12. I may be missing something, but there doesn’t seem to be any especially deep issue of principle at stake here. All this bill shows us is that state and municipal laws can be bad just as easily as federal laws. Despite the apparent implications of some of the occasional comments on this site, we already knew that; anybody who thinks that federal laws are the only bad ones has a perverse sense of history. So the only deep question of principle is: should there be any laws regulating consumer choice, or not? I suspect few FPR symapthizers will say no; otherwise why call yourself a localist or a conservative when you’re just a liberal whose personal moral judgments seem old-fashioned to kids? So, supposing that there ought to be some laws regulating economic activity, the questions become, which kinds, for what reasons, with what limitations? Jeremy’s reasoning is pretty clear on this point: the ones that will protect or even promote small businesses, and not ones that will protect or promote large ones. I’m happy with making that goal explicit, but I suspect many people wouldn’t be, because the mantra of “local self-governance” is often too tightly bound up with libertarian anti-statist rhetoric to make blatantly non-neutral economic regulations very comforting. Thus we end up with the somewhat confused cacophony of responses to Jeremy’s article, most of which succeed only in avoiding any direct confrontation with the issue in favor of falling back on ideological generalizations. But the simple fact is that either you should be an anarchist or you have to face up to the messy particularity and complexity of legislation.

    Perhaps one thing that all the non-anarchists could agree on: the bill serves the interests of large businesses at the expense of small ones, and is a bad one for that reason. But would we really have fewer bad laws if local communities were more ‘free’ to impose their own laws and regulations?

  13. As far as I can tell, everyone here agrees the state should not privilege corporate interests by hindering the direct sale of booze. In so far as this is the case, we all seem to be rooting for small and perhaps even local businesses. It makes sense. There are a lot of benefits to having small businesses around. People who own businesses in a community feel like they have a stake in that community. The small shop privileges relationships over policy. Owners are accountable to their customers. They have to shake their hands and walk passed them on the street. All in all, it prevents atomization and supports civil society.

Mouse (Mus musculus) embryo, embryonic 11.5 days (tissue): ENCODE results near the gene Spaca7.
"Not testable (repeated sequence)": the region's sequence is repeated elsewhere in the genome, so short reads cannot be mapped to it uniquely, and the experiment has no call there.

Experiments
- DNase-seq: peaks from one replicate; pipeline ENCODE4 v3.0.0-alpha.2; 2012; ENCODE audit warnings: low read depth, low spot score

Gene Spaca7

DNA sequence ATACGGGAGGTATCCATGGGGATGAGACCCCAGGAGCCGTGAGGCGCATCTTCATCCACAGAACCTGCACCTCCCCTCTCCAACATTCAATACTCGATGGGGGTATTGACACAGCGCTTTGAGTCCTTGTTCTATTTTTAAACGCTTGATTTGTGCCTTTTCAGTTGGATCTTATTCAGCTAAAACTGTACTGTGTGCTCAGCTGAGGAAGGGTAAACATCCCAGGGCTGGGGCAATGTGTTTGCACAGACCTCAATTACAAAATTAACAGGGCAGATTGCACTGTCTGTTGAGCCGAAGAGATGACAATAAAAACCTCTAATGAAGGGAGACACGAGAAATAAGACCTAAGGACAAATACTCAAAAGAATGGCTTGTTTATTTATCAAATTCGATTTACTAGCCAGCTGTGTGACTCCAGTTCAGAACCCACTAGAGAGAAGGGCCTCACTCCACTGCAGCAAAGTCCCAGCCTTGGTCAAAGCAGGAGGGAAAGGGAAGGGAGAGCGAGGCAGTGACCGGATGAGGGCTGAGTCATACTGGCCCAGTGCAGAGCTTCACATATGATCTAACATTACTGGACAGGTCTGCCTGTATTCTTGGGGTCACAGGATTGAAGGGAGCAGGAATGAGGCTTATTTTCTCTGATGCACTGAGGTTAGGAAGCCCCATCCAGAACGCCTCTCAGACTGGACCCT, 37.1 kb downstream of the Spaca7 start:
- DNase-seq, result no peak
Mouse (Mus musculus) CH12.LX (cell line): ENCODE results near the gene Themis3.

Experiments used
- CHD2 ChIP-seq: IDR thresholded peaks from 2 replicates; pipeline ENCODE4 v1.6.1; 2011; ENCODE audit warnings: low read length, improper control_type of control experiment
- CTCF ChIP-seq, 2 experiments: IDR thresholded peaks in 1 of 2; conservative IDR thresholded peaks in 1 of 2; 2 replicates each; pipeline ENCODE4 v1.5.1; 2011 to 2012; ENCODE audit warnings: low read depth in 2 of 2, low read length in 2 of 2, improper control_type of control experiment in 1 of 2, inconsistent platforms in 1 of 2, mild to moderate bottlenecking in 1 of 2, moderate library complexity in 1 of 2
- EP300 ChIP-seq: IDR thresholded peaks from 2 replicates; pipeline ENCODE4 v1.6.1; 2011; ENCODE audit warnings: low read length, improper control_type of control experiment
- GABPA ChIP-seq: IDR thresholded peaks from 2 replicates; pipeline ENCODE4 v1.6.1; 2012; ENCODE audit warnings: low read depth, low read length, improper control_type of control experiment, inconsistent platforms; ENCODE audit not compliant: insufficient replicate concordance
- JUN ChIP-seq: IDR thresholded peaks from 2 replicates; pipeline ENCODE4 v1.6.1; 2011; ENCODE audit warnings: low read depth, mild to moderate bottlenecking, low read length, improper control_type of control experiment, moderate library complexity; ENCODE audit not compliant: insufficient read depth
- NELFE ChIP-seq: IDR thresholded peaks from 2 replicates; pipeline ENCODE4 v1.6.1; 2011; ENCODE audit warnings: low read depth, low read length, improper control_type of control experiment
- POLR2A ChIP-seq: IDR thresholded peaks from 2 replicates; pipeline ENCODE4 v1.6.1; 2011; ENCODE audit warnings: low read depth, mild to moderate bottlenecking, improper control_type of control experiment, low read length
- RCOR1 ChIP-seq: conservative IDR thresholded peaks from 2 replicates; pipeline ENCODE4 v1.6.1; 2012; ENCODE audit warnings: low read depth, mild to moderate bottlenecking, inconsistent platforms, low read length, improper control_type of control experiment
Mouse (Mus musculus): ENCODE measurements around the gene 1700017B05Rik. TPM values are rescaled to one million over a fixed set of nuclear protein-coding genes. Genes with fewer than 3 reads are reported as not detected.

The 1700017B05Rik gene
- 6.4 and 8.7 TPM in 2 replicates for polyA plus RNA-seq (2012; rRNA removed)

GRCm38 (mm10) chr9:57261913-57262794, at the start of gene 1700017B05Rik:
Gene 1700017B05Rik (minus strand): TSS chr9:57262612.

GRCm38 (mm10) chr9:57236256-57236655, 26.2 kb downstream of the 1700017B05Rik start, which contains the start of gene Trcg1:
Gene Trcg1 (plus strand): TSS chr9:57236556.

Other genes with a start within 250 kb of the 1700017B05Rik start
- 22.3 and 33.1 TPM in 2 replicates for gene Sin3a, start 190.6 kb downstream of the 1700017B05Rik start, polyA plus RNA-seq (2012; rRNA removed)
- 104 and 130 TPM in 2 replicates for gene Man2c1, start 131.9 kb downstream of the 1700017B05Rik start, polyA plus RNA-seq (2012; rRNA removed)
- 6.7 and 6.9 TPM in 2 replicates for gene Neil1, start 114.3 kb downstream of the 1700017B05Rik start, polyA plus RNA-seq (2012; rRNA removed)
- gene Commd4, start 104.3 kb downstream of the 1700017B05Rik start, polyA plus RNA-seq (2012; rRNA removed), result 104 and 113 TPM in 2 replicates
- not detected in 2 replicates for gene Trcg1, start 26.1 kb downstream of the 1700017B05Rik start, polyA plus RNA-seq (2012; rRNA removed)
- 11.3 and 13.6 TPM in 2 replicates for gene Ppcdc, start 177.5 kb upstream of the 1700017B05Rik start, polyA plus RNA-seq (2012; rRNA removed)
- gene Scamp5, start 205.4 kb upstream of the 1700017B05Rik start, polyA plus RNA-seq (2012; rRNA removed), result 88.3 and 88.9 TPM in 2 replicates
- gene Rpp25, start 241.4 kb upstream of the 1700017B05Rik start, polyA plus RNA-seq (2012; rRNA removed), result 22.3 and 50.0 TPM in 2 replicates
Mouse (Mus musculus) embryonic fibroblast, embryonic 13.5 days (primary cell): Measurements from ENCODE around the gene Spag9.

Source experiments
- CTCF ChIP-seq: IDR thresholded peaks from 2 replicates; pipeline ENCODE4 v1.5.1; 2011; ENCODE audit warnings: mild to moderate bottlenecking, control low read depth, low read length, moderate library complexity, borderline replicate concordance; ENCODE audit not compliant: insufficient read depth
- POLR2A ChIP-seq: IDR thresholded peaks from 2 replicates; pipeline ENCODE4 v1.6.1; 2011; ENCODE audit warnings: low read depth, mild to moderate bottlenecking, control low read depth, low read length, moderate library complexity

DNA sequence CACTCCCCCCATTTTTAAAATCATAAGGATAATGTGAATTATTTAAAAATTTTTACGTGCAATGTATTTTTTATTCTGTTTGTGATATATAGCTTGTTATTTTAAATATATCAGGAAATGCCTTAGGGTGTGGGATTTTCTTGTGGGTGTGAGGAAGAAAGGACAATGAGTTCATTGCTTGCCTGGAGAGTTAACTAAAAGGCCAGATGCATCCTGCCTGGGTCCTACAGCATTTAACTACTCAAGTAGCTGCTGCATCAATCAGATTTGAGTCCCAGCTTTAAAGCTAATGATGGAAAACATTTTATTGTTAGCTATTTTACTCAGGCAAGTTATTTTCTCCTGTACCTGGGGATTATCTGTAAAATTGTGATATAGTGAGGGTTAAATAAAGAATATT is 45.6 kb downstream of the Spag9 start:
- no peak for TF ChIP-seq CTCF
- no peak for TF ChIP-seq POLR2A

DJR asks a good question. He wants to know if giving local governments more authority leads to an increase in hellaciously unfun laws. I think the answer is yes—with a stipulation. Those bad laws do not define the good life for the whole country. They only define the good life for a single community. Also, just like the small business owner, the local legislator has to see his constituents everyday. If he writes a terrible law you can confront him. If the authority to make economic and moral legislation stays in Washington, a single person has little hope of influencing the way Washington defines the good life. On a local level, that might not be the case.

    All things considered, I think local government will lead to more bad laws. But, I think those bad legislators will have some accountability and people will have the option to choose a community that defines the good life the same way they do.. So, you won’t necessarily have to live under the burden of those bad laws.

  14. The purpose of Federal Commerce Clause powers was to prevent the states from waging economic warfare against each other through trying to concoct local laws to shut out competition.

    This has little to do with large or small, corporate or mom-n-pop. It is purely local favoritism … and not a lot different than putting excessive residency time limits before being permitted to vote in local elections, and the like. How to disadvantage the newcomer and the outsider. How to limit people’s choices, to someone elses monetary advantage.

    Local and state government can be just as tyrannical as federal, given the opportunity. Perhaps more.

  15. Yes, it is overzealous decentralization and hyper powerful villages and townships I fear most. What has been done by mayors, school boards, and town councils, with their atom bombs, gas chambers, labor camps, international trade warss, genocide, and all around bad manners cannot be matched in inhumane nastiness by the secular nation states of the twentieth century. Oh, wait a minute, I may have crossed some wires back there. You get the idea though, right?